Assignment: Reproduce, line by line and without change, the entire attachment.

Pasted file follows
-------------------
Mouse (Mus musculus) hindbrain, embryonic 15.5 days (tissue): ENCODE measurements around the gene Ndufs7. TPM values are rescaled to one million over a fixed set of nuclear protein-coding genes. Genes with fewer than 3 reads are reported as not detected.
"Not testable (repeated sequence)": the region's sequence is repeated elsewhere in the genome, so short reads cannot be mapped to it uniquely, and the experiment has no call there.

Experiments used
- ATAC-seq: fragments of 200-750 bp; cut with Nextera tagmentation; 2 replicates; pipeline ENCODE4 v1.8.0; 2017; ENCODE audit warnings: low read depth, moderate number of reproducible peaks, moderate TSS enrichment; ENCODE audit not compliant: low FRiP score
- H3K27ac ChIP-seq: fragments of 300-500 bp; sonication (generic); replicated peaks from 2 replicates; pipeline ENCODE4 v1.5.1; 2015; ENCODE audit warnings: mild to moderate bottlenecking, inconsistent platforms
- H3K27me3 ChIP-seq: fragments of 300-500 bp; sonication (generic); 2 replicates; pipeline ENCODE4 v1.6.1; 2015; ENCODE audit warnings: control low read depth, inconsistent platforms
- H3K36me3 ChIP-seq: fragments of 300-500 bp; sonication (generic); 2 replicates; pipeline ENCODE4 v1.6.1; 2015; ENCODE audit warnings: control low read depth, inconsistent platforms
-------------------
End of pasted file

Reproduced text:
Mouse (Mus musculus) hindbrain, embryonic 15.5 days (tissue): ENCODE measurements around the gene Ndufs7. TPM values are rescaled to one million over a fixed set of nuclear protein-coding genes. Genes with fewer than 3 reads are reported as not detected.
"Not testable (repeated sequence)": the region's sequence is repeated elsewhere in the genome, so short reads cannot be mapped to it uniquely, and the experiment has no call there.

Experiments used
- ATAC-seq: fragments of 200-750 bp; cut with Nextera tagmentation; 2 replicates; pipeline ENCODE4 v1.8.0; 2017; ENCODE audit warnings: low read depth, moderate number of reproducible peaks, moderate TSS enrichment; ENCODE audit not compliant: low FRiP score
- H3K27ac ChIP-seq: fragments of 300-500 bp; sonication (generic); replicated peaks from 2 replicates; pipeline ENCODE4 v1.5.1; 2015; ENCODE audit warnings: mild to moderate bottlenecking, inconsistent platforms
- H3K27me3 ChIP-seq: fragments of 300-500 bp; sonication (generic); 2 replicates; pipeline ENCODE4 v1.6.1; 2015; ENCODE audit warnings: control low read depth, inconsistent platforms
- H3K36me3 ChIP-seq: fragments of 300-500 bp; sonication (generic); 2 replicates; pipeline ENCODE4 v1.6.1; 2015; ENCODE audit warnings: control low read depth, inconsistent platforms